I was there—practicing charity and estate-planning law. I worked with charities informing the Congress—Ways & Means and Senate Finance Committee members and their staffs and the staff of the Joint Committee on Taxation—on the importance of private giving for the public good. And as a young lawyer, I was excited to go to the White House together with a college president to meet with a presidential advisor.
Rallying the Troops
I tried to get support of charities and donors. Of the 15 legislative alerts I sent out in 1969, one stands out:
Prerau & Teitell had a small office in New York City’s Chanin Building. It was a sweltering summer Saturday—no office-wide air-conditioning. I had to get out a legislative alert to over 1,000 charities.
This was well before faxes and emails. My wife, Adele, and I—working with a balky copy machine—made copies of the alert. The mail house was closed. So, we placed labels on the envelopes and inserted and sealed the alerts in the envelopes. We then placed 6¢ First Class postage stamps on the envelopes (the equivalent of a 1969 6¢ stamp is 42¢ in 2019 dollars).
I’ve already told you it was sweltering. So, Adele and I were stripped to our underwear.
The building’s security guard noticed a light through the smoked-glass transom over the front door. He entered and saw us in our underwear. Despite the heat, I kept my cool and told him, “We’re getting out a legislative alert.”
The Senate Finance Committee Hearing
After the third witness opposing provisions harmful to charities said, “Don’t throw out the baby with the bath water,” Senator Al Gore, Sr. (father of the later senator and vice president) bellowed: “Gentlemen, the charitable deduction is no BABY; it’s a MATURE LOOPHOLE!”
- I met with the Massachusetts Congressional delegation together with presidents and other officers of Massachusetts’ colleges, hospitals and other charities: They gave examples of vital gifts that were encouraged by tax incentives; I told about the tax proposals that would discourage charitable gifts, the unintended consequences and offered solutions.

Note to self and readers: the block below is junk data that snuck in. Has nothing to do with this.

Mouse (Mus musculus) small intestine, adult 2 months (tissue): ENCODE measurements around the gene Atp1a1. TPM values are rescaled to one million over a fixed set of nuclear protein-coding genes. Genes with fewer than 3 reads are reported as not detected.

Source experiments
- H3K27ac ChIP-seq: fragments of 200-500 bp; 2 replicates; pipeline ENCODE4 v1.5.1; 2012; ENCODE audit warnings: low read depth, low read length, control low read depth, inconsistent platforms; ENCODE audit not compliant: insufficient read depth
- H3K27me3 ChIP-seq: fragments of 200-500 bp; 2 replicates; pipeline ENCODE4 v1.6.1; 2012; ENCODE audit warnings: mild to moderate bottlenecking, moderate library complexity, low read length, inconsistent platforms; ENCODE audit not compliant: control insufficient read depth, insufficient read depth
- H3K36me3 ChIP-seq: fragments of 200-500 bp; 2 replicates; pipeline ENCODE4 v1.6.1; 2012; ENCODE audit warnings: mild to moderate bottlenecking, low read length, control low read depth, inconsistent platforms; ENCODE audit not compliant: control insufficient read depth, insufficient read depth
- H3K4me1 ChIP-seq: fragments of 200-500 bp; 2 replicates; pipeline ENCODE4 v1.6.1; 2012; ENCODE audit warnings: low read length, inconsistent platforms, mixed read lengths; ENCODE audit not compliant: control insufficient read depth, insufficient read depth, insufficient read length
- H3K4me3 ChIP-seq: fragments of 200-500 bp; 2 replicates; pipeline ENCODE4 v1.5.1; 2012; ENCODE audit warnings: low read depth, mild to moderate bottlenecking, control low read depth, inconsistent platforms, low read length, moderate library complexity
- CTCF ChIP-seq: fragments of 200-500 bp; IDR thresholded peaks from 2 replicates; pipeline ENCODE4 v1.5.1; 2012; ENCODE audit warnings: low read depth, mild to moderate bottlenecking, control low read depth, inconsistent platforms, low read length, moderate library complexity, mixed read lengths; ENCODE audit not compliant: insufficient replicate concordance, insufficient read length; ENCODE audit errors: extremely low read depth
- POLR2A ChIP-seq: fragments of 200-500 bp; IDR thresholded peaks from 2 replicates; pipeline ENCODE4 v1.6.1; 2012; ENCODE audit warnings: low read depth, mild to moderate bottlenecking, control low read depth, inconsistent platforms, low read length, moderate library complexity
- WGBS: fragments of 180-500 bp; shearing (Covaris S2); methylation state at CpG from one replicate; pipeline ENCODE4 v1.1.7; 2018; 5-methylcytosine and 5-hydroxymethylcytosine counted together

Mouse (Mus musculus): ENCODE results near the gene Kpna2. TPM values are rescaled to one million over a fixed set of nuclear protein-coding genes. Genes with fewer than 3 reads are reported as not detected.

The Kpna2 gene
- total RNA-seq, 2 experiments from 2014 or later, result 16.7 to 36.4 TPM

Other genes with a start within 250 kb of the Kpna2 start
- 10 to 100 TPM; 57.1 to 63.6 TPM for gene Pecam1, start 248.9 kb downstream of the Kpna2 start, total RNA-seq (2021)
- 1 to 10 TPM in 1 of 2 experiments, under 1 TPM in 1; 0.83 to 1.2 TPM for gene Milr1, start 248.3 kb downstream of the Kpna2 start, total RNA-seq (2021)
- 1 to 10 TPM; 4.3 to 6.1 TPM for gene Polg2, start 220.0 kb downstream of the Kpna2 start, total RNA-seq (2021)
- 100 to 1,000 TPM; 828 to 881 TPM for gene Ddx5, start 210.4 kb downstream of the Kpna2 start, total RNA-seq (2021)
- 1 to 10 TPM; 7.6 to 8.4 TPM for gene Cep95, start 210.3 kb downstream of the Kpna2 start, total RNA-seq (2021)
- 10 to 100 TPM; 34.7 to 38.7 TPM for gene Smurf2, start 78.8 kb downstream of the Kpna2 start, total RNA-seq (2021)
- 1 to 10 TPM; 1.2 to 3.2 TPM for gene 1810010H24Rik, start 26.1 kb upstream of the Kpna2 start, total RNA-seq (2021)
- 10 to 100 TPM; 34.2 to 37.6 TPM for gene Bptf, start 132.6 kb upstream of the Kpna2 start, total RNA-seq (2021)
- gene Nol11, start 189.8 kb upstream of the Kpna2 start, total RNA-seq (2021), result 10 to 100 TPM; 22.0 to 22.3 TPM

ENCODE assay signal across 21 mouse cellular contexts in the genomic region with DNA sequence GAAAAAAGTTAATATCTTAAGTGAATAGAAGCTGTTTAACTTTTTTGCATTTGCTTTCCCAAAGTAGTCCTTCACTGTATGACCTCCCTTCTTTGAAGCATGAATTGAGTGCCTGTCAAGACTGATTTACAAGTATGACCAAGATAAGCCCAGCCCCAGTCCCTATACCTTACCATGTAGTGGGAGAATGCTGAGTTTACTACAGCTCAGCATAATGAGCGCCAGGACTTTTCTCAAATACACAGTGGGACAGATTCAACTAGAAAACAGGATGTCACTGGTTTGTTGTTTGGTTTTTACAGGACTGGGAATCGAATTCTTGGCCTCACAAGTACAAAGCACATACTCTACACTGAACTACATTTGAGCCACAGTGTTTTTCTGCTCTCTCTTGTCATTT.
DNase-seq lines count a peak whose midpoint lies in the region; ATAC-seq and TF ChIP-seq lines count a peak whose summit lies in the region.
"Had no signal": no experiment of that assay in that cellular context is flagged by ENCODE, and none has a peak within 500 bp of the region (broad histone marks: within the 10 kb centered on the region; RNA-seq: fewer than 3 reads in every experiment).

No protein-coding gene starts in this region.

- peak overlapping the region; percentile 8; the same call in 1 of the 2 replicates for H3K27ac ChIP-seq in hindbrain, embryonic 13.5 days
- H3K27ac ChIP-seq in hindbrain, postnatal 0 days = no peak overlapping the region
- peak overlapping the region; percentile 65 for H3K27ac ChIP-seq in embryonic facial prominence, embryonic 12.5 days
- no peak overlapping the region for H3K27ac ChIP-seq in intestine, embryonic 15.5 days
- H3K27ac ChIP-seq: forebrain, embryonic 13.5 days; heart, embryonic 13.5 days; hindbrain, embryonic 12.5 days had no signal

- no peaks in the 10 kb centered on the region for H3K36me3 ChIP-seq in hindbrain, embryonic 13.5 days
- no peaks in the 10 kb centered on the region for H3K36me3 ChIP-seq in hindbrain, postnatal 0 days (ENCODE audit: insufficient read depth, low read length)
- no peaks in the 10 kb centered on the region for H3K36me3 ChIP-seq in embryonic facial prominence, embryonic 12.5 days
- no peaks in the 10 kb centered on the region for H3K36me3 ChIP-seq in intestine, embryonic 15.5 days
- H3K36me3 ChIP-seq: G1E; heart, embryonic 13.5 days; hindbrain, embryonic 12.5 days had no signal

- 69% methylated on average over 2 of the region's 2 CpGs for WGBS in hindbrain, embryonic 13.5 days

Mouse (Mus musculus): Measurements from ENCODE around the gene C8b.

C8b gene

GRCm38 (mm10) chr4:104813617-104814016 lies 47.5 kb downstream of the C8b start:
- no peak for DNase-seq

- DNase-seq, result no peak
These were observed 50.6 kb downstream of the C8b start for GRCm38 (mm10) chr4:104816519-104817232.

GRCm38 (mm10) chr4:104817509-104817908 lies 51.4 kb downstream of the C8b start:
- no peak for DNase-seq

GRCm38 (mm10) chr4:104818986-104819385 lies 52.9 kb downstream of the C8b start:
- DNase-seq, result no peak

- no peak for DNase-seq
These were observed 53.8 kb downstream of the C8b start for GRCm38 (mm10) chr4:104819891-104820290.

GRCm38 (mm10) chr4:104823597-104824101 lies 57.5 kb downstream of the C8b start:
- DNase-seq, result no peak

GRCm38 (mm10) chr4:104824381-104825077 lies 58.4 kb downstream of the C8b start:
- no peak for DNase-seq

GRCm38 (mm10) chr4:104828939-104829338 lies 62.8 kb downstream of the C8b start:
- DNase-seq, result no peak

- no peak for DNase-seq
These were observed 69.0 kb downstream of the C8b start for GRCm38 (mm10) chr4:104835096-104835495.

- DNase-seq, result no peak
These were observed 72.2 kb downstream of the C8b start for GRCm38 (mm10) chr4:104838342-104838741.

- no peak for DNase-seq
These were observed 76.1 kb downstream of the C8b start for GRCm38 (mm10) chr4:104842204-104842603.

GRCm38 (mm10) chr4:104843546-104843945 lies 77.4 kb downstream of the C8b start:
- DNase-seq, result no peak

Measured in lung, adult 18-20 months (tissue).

- I attended a one-hour meeting scheduled with Senate Finance Committee Chairman Russell Long (son of Huey Long). I was to lead off for 15 minutes talking about charities’ concerns about the tax proposals—to be followed by representatives of a number of charities. The Senator had just returned from lunch. After I spoke for less than a minute, he leaned back in his office chair and fell asleep. I then ended by loudly saying, the charities will now tell their concerns. He awakened but appeared drowsy. The charities spoke for about 10 minutes, thanked the senator—and we were out of there.
House of Representatives Passed Bill
The standard charitable remainder unitrust (STAN-CRUT) and charitable remainder annuity trust (CRAT) were the only allowable charitable remainder gifts; no authorization for make-up charitable remainder unitrust and net-income charitable remainder unitrusts, no charitable gift annuities, nor charitable remainders in personal residences and farms. Tax benefits for outright gifts were diminished.
Senate Passed Bill
Overall, favorable (although complicated) to donors—and charities.
New Law Announced
Here’s the brief summary of TRA ‘69 from the first few pages of my newsletter’s January 1970 issue.
NEW TAX LAW CONTINUES TAX INCENTIVES TO CHARITABLE GIVING
Happy donors are here again. Tax incentives to charitable giving are firmly woven into the just-enacted Tax Reform Act. With very few exceptions the House-Senate Conference Committee adopted the Senate bill's more liberal provisions on charitable deductions. Although many of the new provisions are complicated and will require thorough knowledge and skill by development officers to present to donors, the new rules still provide strong stimulants to philanthropic support.
Dr. Lawrence Woodworth, Chief of Staff, Joint Committee on Taxation, played a major role in the House-Senate Conference Committee’s accepting the favorable provisions in the Senate’s bill. Indeed, he was instrumental in placing the favorable provisions in the Senate bill. [Dr. Woodworth went on to be Assistant Secretary of the Treasury for Tax Policy].